WOODWARD, Okla. - Milder winds and firefighter reinforcements greeted the Northwestern part of the state after wildfires scorched hundreds of thousands of acres in Oklahoma, Kansas and Texas over the past two days.
More than 800,000 acres have burned in three separate wildfires in portions of Harper, Beaver and Woodward counties since Monday night.
As of Wednesday evening, the Oklahoma Forestry Service says ten percent of the wildfires are considered contained.
“The equivalent of that — the land area of Oklahoma City, Tulsa and Enid, for example, combined, just to get the scope of it,” said Woodward County Emergency Management Director Matt Lehenbauer. "It’s been tough because the fire’s been — we have had some fires spread, the changing dynamics of this fire.”
With the fire danger at a critical level through the week, Lehenbauer and many others in the region were expecting Wednesday to be another slog of a fight Wednesday.
One of those was Ray Cambron, a firefighter from Pond Creek, one of several fire departments that made up the Grant County task force.
“We were over here the other day, we were just north of Buffalo a little ways, it was pretty bad over there,” Cambron said during a stop at the Woodward County fairgrounds, the staging area for the area’s incident command.
“It was like a tornado site on one side,” he said. “You’d see high line wires down, and just total destruction. And on the other side of the road it might just be perfectly fine.”
Contain and control the line
Shortly after noon, the Grant County teams set out to southeastern Harper County, the location of the Selman fire which, according to the Oklahoma Emergency Management, has scorched more than 47,000 acres.
“Things are looking really good over here. I know that,” said Brian Ryles, a Forest Ranger with the Oklahoma Forestry Service.
Coordinating with the Grant County teams, Ryles set them loose on the terrain full of deep ravines and coursing valleys to cut back brush and trees from the fire control line dug into black, scorched grass and red earth.
“Theres a bunch of hot stuff underneath them cedar trees, and with humidity dropping and wind picking up, it will ignite them cedars and it’s off to the races again," Ryles said.
Armed with fire hoses and axes, the handful of firefighters made their way down the steep cliff towards a smoldering cedar tree to knock it down, directed under the watchful eye of Max Hess, a Grant County commissioner, former fire fighter and emergency management director.
“That’s what they’re trying to do right now is work their way down in there. You can see that’s probably a 100, 130 feet down there,” said Hess. “So they work their way down there and work their way in there to see if they can get that under control.”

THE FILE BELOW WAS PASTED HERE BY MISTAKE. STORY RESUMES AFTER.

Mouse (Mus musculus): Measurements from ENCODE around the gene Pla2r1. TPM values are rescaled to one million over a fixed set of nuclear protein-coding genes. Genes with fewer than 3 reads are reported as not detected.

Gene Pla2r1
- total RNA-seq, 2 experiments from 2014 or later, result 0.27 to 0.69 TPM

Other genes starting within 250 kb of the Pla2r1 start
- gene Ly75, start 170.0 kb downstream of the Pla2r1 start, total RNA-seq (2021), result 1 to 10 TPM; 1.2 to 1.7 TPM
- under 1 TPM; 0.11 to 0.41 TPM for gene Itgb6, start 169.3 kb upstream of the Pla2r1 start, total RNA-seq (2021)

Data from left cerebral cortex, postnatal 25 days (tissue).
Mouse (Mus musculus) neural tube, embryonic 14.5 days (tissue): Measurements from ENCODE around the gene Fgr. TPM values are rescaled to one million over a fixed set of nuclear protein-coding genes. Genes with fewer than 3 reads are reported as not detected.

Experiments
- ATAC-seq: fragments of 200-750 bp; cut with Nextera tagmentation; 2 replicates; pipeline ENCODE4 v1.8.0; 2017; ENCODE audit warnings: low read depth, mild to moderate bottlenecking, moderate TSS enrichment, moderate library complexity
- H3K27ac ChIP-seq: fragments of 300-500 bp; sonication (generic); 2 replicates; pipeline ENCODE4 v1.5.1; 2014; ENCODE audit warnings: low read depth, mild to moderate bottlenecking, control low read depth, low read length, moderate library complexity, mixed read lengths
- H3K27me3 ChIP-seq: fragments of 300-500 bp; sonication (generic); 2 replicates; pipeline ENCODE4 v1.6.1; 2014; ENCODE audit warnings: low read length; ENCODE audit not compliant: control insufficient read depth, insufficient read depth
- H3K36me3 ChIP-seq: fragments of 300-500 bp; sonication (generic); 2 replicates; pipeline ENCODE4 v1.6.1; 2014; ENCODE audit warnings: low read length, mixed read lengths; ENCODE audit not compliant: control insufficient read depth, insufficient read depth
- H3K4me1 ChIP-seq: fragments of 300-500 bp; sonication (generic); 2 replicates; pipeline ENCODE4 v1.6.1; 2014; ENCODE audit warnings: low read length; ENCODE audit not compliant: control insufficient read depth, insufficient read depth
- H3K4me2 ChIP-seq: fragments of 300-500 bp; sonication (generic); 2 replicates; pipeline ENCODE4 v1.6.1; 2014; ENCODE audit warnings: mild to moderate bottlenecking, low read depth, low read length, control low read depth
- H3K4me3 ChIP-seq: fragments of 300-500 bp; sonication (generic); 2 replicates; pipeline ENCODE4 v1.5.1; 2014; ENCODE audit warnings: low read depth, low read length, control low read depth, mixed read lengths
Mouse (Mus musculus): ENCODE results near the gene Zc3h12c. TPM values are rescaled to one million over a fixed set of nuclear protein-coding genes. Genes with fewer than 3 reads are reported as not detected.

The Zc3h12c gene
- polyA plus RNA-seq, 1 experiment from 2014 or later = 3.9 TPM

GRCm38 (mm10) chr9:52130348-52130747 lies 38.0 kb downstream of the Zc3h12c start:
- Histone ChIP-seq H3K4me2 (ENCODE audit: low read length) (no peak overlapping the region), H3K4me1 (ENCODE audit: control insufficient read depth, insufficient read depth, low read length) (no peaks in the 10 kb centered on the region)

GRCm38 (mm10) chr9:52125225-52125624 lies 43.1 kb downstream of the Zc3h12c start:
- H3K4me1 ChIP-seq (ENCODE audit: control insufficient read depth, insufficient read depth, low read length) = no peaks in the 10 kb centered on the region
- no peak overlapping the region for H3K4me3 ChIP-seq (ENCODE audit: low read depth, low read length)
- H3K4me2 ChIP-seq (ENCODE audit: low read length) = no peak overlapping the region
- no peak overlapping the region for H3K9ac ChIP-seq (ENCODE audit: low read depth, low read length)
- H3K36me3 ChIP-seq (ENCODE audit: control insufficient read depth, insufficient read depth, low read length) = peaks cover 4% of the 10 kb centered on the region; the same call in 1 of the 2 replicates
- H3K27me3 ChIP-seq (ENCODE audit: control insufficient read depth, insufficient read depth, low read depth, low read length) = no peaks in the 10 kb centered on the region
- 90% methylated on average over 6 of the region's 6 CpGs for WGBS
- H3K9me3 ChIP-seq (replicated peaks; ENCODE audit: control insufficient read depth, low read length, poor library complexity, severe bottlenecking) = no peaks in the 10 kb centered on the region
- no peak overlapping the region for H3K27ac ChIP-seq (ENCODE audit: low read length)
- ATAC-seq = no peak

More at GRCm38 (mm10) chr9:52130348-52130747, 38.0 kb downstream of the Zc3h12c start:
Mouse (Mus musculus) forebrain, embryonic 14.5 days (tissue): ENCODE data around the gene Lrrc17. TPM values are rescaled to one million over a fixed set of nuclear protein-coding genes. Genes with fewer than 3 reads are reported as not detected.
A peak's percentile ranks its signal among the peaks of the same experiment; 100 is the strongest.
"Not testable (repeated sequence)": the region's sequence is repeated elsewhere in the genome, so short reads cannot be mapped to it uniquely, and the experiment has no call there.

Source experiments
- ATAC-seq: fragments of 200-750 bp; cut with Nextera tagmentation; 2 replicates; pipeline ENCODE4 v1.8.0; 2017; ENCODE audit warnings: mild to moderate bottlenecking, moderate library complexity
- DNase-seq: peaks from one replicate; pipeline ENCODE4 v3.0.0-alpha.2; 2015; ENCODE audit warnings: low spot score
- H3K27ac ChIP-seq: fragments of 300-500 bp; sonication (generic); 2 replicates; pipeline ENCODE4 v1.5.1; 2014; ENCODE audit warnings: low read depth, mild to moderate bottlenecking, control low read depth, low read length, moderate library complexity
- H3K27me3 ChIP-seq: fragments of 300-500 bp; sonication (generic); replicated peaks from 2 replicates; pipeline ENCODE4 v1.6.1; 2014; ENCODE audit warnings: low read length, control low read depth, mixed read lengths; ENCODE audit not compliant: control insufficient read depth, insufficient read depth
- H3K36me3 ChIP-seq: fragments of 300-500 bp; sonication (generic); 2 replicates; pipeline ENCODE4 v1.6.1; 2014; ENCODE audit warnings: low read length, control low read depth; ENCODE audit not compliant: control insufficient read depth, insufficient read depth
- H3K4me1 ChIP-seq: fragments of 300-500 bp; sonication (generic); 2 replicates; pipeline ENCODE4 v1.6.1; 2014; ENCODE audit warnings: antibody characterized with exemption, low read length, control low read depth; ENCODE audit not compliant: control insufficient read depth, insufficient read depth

Not long after pulling the hotspot apart and dispatching the smoldering cedar with a blast of water, a cedar several hundred yards behind the group — in another valley — burst into flames.
Just an indication of the type of battle the crew — and many others — would be waging throughout the day; dealing with hotspots and hoping a larger fire doesn’t spark again.
Damage estimates difficult to come by
“We do know there have been several homes destroyed,” said Lehenbauer. “Probably a number of those lived-in structures, as well as barns, so numbers we just don’t know yet.”
Lehenbauer says fires, or the threat of fires, have been derailing attempts at doing damage estimates. He expects damage estimates to start by later this week, if not the weekend, that is if more fires don’t spark up.
As far as cattle losses, Lehenbaur says they number in the hundreds, if not thousands.
The Oklahoma Farm Bureau released a statement regarding the wildfires saying:
“Our hearts go out to the Oklahomans and others who have been affected by this serious wildfire situation,” said Tom Buchanan, Oklahoma Farm Bureau president. “We must stand by the farmers, ranchers, and rural residents who have experienced serious threats to their homes and livelihoods. These are the good people providing our food, fiber and fuel every day, and today our neighbors in northwest Oklahoma need us to band together with them.”
If you would like to donate hay or trucking services for hay, you can do so by contacting either the Harper County Extension Office at 580-735-2252 or Buffalo Feeders at 580-727-5530 to make arrangements or provide trucking services.
Western Equipment is also accepting hay donations for animals in need.
They are located at 3999 Lakeview Dr. in Woodward, Oklahoma.
Food, shelter, support
Wednesday afternoon, members of the Salvation Army and Red Cross were prepping meals at the incident command center, to deliver to firefighters scattered throughout the area later that afternoon.
“We come in with a smiling face, which is always nice,” said Maj. Ernie Hull with the Salvation Army. “But what they need the most is the nourishment and the hydration.”
The Salvation Army, Southern Baptist Men and Red Cross partnered to provide food and hydration for first responders throughout the region.
A forestry service public information officer on the scene of the fires says an incident management team from the federal Southern Area Coordinating Group, will be rotating in by Thursday to help provide logistical support for local, county and state resources.
For those who would like to make other donations toward the wildfire relief efforts, click here.